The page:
Soch badlo papa: BJP MLA’s daughter who married Dalit boy makes emotional appeal to dad on live TVSakshi, the MLA’s daughter had earlier filed a petition in the Allahabad High Court, seeking protection to “live a peaceful life” as a married couple. She spoke to her dad from the Aaj Tak studio on Friday.advertisement Next India Today Web Desk New DelhiJuly 12, 2019UPDATED: July 12, 2019 19:12 IST Sakshi Misra, daughter of MLA Rajesh Misra had uploaded a video on social media and informed about her wedding to Ajitesh Kumar.HIGHLIGHTSBJP MLA Rajesh Mishra’s daughter Sakshi on Friday made an emotional appeal to her fatherEarlier, Sakshi had said she was being threatened by her father and “his men” because she had married a Dalit manOn Friday, Sakshi asked her father to change his thinking and requested him not to discriminateSakshi, the daughter of BJP MLA Rajesh Mishra, whose viral video gripped the country this week, on Friday made an emotional appeal to her father with whom she spoke while sitting in the studios of Aaj Tak TV.Sakshi, in her viral video, had said she was being threatened by her father and “his men” because she had married a Dalit man. On Friday, Sakshi appeared on Aaj Tak TV and while in the studio, spoke to her dad over a call.”I had so many dreams and wanted to study. I used to tell my father to take me to work but he never took me seriously,” Sakshi said in a trembling voice. In an emotional message, Sakshi asked her father to change his thinking and requested him not to discriminate.Sakshi claimed that her father never let her step out of the house. “He [Sakshi’s father] had no clue what was happening with us. My brother and mother used to harass me when you were in the office,” Sakshi added.When called, BJP MLA Rajesh Mishra alleged that his family was being harassed. As Sakshi spoke with her father on Aaj Tak, she broke down and apologised to him. Rajesh Mishra said he wished she finds happiness in life, but disconnected the call soon after.THE CASESakshi and her husband Ajitesh had earlier filed a petition in the Allahabad High Court, seeking protection to “live a peaceful life” as a married couple.The next hearing in the case has been fixed for July 15 as Sakshi Mishra and her husband Ajitesh were not present in the court.Sakshi Misra (23) had uploaded a video on a social media platform last week, making her marriage with Ajitesh Kumar (29) public.In another video, she alleged there was a threat to her life from her father, brother and an associate.The couple asked for security, contending that there was a threat to their life from the BJP MLA, who was “unhappy” with their marriage as Sakshi was a Brahmin and Ajitesh a Dalit.The petitioners prayed that police or Rajesh Mishra do not disturb them in “their peaceful living as both petitioners were major and had entered into marriage with a free will”.READ | Respect her decision: BJP MLA denies threatening his daughter for marrying DalitREAD | Tell your goons to back off: BJP MLA’s daughter fears for life after marrying Dalit, releases videoWATCH | BJP MLA’s daughter who married Dalit boy makes emotional appeal to dad on live TVFor the latest World Cup news, live scores and fixtures for World Cup 2019, log on to indiatoday.in/sports. Like us on Facebook or follow us on Twitter for World Cup news, scores and updates.Get real-time alerts and all the news on your phone with the all-new India Today app. Download from Post your comment Do You Like This Story? Awesome! Now share the story Too bad. Tell us what you didn’t like in the comments Posted bySumeda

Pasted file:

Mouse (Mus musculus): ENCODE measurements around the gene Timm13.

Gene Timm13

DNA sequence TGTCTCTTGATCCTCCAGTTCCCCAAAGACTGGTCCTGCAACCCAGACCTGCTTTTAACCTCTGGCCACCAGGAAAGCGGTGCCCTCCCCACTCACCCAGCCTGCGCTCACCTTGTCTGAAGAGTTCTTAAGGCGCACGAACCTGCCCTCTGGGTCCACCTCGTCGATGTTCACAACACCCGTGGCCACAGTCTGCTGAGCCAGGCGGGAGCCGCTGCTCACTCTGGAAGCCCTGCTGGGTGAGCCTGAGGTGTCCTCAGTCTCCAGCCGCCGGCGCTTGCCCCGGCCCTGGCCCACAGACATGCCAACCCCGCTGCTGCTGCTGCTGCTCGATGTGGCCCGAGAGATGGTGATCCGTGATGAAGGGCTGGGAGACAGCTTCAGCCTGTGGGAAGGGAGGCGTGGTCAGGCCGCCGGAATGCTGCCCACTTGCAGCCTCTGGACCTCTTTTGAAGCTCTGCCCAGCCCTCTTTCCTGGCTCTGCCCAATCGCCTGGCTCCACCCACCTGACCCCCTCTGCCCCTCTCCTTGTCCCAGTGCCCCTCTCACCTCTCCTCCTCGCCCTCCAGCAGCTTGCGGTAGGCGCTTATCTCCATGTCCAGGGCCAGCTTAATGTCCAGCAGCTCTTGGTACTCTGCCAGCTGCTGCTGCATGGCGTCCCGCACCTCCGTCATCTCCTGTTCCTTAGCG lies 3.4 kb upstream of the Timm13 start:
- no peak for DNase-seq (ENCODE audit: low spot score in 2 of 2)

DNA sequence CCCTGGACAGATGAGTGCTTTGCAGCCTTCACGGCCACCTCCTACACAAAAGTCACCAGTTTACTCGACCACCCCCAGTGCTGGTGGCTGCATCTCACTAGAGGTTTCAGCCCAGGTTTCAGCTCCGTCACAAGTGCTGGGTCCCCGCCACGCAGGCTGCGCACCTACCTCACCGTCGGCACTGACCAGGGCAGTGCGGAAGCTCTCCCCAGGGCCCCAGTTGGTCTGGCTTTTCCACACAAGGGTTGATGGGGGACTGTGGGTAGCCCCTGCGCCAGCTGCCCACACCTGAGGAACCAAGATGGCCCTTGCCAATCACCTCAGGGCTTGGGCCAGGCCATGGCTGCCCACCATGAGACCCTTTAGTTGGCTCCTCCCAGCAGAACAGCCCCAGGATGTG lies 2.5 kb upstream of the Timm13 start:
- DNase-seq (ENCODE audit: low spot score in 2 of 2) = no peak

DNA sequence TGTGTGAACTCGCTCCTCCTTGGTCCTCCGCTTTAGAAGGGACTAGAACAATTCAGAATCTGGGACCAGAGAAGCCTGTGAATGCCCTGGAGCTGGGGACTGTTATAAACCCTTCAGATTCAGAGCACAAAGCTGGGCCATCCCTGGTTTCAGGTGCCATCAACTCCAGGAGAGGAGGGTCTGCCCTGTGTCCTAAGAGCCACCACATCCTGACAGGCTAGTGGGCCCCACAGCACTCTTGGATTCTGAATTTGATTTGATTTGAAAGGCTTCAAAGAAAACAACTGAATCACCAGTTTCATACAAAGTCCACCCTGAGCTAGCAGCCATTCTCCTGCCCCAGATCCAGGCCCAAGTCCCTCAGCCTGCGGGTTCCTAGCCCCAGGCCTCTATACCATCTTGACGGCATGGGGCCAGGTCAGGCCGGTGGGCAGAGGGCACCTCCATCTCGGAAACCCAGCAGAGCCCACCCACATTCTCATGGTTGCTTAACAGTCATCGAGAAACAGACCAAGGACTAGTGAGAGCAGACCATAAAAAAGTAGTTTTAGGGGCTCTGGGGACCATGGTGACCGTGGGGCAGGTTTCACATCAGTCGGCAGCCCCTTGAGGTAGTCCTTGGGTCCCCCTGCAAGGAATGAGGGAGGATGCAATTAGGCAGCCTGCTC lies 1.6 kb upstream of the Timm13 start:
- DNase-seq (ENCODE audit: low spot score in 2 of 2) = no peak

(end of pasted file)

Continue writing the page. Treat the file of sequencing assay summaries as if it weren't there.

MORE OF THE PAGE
Rishikesh’s iconic Lakshman Jhula shut FOREVER after experts call it beyond repairThe bridge was closed on the recommendation of a team of experts who found most of its parts in “fail” or “collapse” condition, Additional Chief Secretary Om Prakash said. advertisement Press Trust of India DehradunJuly 12, 2019UPDATED: July 13, 2019 11:54 IST Rishikesh administration ordered stopping of public movement on ‘Lakshman Jhula’, citing its dilapidated condition. (Photo: ANI)HIGHLIGHTSThe bridge was closed on the recommendation of a team of expertsThey found most of its parts in “fail” or “collapse” conditionThe team recommended immediate closure of the bridge to all trafficLakshman Jhula, the iconic suspension bridge across the Ganga in Rishikesh, was closed to traffic Friday as experts feel it cannot sustain more load, officials said.The bridge was closed on the recommendation of a team of experts who found most of its parts in “fail” or “collapse” condition, Additional Chief Secretary Om Prakash said.The team recommended immediate closure of the bridge to all traffic and pedestrian movement as it was not in a condition to sustain any more load, he said.There has been an unprecedented rise in traffic and pedestrian movement along the bridge in recent times and the bridge towers appear to be leaning towards one side, he said.The decision was taken as keeping it operational could have been risky, the official said.”It is highly recommended that the bridge should be closed with immediate effect otherwise any big mishap can take place anytime,” the team of experts had said in its report to authorities.Built in 1923 over the Ganga river, Lakshman Jhula is an iconic landmark in this city of Uttarakhand that is renowned as a center for studying yoga and meditation.It connects Tapovan village in Tehri district on the western bank of the river with Jonk in Pauri district.One of the main attractions for tourists and devotees coming to Rishikesh, the pedestrian bridge also used by two-wheelers was named after Hindu mythological character Lakshman as it stands where he is said to have crossed the river with the help of jute ropes.Many successful Hindi movies and serials like “Ganga Ki Saugandh”, “Sanyasi” and popular detective serial “CID” have been shot at the Lakshman Jhula.Also Read | Karnataka: 1 dead, 8 rescued as under-construction building collapses in BengaluruAlso Watch | CST bridge collapse case: Structural auditor’s bail plea rejectedFor the latest World Cup news, live scores and fixtures for World Cup 2019, log on to indiatoday.in/sports. Like us on Facebook or follow us on Twitter for World Cup news, scores and updates.Get real-time alerts and all the news on your phone with the all-new India Today app. Download from Post your comment Do You Like This Story? Awesome! Now share the story Too bad. Tell us what you didn’t like in the comments Posted byChanchal Chauhan Next